“L’Etrangère” – Oscar Milosz

Hello friends!

And now for something completely different. As an undergraduate and during my years in seminary (where fluency in two ‘theological’ languages was compulsory) I pursued the language of my familial history, French. Living as I do in a largely Latino/a community, I get to use my French in conversation with about the same frequency as I go on dates. Nevertheless, when I have downtime at work I like to translate French poetry to keep my vocabulary and grammar honed and, well, because I draw quite a bit of inspiration from francophone poets.

Anyway, I spent some time the other day creating my own translation of Oscar Milosz‘s L’étrangère. Oscar was a bit of a religious nut, but his tortured reflections on love and alienation are compelling still them same. I’ve only read John Peck’s interpretation of the work before and, while it’s good, I thought I could offer a slightly different take on it.

I’ve tried to strike a balance between linguistic accuracy and faithfulness to the spirit of the words as I read them. If you speak/read French, I welcome comments on my translational choices below. If you don’t, I hope you enjoy the English translation as it is.

The Stranger (excerpt)

In your eyes I discover the realities of dreams,
Of dreams I dreamed in an ancient time
And visions birthed in the sunlight of life.
All of eternity ends, it may be said,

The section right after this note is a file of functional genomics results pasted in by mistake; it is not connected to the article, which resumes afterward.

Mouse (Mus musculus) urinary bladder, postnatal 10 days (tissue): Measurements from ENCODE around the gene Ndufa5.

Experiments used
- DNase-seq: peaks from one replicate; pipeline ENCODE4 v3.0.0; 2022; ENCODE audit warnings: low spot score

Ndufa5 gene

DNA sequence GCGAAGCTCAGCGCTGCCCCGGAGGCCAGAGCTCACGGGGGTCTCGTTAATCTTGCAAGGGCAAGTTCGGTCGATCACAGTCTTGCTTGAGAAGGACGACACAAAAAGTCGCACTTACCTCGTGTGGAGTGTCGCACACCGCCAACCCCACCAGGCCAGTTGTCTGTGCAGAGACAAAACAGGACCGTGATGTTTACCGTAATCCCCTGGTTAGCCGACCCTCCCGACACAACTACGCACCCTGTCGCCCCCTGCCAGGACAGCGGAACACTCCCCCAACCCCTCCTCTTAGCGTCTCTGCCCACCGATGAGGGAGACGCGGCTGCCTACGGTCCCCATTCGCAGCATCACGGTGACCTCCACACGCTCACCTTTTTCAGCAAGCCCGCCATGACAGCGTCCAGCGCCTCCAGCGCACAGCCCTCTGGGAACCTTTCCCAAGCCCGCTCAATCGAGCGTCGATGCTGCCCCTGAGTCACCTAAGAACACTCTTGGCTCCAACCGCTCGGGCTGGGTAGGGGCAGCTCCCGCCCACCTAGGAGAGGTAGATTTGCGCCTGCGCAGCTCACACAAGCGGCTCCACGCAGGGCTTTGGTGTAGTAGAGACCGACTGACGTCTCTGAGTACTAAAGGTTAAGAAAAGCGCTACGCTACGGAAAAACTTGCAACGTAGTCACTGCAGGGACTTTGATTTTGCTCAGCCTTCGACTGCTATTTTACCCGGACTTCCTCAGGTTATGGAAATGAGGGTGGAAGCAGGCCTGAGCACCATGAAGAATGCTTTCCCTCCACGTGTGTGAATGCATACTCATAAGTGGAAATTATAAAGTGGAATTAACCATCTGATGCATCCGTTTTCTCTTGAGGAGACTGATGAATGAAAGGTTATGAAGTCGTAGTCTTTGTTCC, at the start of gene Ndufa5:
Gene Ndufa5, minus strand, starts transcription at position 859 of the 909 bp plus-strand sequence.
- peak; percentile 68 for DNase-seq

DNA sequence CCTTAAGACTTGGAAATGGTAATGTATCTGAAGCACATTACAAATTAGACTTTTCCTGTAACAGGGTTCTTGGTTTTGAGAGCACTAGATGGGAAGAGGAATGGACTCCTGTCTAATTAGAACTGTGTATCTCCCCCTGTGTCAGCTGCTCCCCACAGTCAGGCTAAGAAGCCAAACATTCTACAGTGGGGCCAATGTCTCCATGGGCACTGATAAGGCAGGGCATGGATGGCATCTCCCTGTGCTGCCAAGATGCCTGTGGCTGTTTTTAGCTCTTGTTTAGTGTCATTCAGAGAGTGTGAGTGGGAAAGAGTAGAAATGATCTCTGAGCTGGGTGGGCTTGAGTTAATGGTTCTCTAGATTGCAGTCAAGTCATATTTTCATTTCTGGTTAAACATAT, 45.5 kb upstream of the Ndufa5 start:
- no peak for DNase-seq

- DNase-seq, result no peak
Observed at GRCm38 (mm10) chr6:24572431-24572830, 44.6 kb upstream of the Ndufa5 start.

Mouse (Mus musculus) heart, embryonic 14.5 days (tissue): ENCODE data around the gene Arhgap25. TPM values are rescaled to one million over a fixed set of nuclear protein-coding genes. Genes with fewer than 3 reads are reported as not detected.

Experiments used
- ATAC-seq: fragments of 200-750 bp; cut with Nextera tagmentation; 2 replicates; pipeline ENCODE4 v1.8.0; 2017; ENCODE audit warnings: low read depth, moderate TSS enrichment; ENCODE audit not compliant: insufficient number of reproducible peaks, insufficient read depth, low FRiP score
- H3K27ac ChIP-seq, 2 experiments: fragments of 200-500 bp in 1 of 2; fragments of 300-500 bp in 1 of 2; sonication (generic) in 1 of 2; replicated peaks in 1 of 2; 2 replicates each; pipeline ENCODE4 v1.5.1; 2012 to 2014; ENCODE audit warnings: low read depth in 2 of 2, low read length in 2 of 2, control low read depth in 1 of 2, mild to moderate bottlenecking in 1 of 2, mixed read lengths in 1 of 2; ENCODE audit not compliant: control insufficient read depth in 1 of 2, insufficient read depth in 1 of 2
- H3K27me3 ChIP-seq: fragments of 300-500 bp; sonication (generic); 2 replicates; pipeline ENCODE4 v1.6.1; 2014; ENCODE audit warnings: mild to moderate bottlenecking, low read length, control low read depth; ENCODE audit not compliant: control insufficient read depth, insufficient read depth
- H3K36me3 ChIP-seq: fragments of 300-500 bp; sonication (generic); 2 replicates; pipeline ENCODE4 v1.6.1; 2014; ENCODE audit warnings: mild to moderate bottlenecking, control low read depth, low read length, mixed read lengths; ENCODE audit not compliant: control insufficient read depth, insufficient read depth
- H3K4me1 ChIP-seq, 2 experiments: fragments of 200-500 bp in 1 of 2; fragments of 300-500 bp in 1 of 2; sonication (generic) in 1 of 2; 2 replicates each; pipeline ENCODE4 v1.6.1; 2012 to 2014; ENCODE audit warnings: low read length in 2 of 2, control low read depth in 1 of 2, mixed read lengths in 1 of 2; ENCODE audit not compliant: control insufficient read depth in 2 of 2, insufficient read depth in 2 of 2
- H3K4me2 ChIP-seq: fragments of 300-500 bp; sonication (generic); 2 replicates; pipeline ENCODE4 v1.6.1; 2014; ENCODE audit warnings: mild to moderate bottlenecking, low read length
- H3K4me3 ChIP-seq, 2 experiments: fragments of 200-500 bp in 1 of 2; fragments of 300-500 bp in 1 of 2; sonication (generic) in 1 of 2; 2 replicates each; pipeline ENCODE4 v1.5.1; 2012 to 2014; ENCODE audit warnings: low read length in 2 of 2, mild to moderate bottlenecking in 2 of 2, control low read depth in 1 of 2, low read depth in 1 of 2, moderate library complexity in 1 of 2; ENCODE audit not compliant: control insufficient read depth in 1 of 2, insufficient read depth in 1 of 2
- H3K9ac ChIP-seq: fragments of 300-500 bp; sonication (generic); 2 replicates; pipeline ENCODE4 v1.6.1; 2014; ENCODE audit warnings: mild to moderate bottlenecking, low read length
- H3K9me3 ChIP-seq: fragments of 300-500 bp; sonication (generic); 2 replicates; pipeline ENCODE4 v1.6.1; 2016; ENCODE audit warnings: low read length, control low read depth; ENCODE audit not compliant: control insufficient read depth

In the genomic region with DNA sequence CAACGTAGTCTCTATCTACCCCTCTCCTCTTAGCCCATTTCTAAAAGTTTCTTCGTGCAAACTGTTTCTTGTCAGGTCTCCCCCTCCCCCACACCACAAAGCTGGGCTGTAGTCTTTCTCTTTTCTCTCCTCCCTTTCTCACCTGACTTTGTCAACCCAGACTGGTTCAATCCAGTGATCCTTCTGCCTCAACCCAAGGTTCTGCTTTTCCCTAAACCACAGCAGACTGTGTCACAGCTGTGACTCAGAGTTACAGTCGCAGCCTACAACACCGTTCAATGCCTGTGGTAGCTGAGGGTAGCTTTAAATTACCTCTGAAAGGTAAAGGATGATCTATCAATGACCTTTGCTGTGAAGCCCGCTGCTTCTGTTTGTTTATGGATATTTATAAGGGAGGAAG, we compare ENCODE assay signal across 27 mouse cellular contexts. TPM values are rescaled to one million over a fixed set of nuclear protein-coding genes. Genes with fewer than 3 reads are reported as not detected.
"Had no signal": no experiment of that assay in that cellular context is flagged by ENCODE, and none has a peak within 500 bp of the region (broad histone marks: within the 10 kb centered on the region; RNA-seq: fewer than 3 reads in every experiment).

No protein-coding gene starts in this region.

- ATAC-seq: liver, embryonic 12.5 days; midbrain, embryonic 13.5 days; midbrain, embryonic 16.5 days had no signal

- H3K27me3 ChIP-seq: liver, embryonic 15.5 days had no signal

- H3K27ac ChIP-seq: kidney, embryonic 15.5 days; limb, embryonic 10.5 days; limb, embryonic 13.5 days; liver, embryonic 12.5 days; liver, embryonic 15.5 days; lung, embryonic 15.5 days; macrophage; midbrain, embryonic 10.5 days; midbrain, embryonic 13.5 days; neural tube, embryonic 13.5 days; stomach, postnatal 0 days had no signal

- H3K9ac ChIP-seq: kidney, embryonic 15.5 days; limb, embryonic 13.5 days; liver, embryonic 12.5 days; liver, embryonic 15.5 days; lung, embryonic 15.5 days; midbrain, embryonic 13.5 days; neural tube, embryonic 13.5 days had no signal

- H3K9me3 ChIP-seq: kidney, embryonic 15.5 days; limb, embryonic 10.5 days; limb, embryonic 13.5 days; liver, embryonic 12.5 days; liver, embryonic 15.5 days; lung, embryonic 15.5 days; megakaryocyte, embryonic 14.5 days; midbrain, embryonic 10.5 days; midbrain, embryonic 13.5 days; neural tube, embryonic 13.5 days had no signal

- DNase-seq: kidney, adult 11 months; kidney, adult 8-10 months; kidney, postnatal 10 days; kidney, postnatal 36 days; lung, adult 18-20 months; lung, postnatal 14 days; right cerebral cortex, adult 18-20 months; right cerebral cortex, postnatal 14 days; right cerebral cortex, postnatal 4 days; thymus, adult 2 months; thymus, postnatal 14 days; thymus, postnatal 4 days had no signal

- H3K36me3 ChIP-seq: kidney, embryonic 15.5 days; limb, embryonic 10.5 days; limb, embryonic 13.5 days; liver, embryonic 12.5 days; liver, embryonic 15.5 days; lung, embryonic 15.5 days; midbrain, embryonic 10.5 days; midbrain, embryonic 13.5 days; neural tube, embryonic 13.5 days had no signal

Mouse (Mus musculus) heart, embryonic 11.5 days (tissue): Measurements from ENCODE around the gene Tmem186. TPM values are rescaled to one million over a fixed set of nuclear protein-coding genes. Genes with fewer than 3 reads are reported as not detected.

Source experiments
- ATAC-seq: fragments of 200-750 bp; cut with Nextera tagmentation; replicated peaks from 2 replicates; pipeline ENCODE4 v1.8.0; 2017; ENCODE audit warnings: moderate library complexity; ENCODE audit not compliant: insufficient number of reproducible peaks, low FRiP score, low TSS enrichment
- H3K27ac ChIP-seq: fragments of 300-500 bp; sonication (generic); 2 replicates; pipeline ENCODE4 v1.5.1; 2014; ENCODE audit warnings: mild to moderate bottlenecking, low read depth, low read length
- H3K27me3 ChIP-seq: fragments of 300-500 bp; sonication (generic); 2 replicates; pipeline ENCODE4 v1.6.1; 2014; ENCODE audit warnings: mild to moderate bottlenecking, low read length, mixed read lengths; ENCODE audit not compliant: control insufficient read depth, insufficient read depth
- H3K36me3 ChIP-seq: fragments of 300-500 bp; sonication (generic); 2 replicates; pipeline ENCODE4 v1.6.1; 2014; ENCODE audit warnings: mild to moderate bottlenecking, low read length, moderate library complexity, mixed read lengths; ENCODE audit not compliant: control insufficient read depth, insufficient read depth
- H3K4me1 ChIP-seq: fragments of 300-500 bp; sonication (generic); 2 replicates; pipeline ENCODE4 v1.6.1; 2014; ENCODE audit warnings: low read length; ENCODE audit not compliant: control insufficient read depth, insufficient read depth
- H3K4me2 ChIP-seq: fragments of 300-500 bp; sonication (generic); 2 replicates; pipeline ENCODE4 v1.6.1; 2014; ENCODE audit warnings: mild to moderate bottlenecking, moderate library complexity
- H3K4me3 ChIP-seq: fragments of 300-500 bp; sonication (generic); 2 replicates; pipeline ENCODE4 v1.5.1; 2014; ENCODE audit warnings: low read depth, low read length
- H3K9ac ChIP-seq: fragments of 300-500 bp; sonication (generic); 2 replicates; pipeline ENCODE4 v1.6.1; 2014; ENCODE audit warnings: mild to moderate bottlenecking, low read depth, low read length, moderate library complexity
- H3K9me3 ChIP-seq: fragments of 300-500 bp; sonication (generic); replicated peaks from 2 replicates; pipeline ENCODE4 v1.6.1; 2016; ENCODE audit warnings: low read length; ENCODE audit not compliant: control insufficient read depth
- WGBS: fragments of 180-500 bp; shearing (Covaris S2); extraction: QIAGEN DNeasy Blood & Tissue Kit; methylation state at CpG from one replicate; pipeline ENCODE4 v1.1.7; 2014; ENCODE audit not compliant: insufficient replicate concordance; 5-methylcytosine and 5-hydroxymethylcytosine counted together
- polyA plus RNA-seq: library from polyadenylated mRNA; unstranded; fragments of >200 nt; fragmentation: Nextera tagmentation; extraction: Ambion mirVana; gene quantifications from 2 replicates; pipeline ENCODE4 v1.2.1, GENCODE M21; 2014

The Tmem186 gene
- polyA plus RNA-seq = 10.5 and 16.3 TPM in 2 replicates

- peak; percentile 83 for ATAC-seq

In this twilight poisoned by the rain.

I recognize ethereal beings in you,
Travelers to a hidden place,
Whom once I met in hazy stations
Where every breeze had inflections of goodbye.
Sometimes, too, you’re the bustle of a market

With all its lights in tears and reeking
Of mildew and vice,
And the sterile joy of its songs.
Memories of houses of game, old cards
Shuffled with the chaos of my exasperation.

If I left, if I closed the door, what would you do?
Maybe it would be like
you’d never laid eyes on me
My steps would die, without echoes, on the street
And I would see only night in your windows.

And that is how you must leave me today
Immediately and forever
Without a word to me of where from you come, where you go.
Rain falls on the great bare gardens and your soul is cold,
November burying the countryside and my life.


Original text:

Je retrouve en tes yeux des réalités de rêves,
De rêves rêvés dans le vieux temps
Et des visions écloses au soleil de la vie.
Dans le demi-jour empoisonné de la pluie
On dirait que toute une éternité s’achève.

Je reconnais en toi des êtres mystérieux,
Des voyageurs au but secret
Rencontrés autrefois dans la brume des gares
Où tous les bruits ont des inflexions d’adieux.
Parfois aussi tu m’es une atmosphère de foire

Avec ses lumières en pleurs et ses relents
De moisissure et de vice,
Avec sa misère et la joie malade de ses musiques.
Des souvenirs de maisons de jeu nostalgiques
Se mêlent au chaos de mon énervement.

Si je sortais, si je fermais la porte, que ferais-tu ?
Ce serait peut-être
Comme si tes yeux ne m’avaient jamais connu.
Le bruit de mes pas mourrait sans écho dans la rue
Et je ne verrais que la nuit à tes fenêtres.

C’est comme si tu devais me quitter aujourd’hui
Tout de suite et pour toujours
Sans songer à me dire d’où tu viens, où tu vas.
Il pleut sur les grands jardins nus, ton âme a froid,
Novembre ensevelit le paysage et ma vie.

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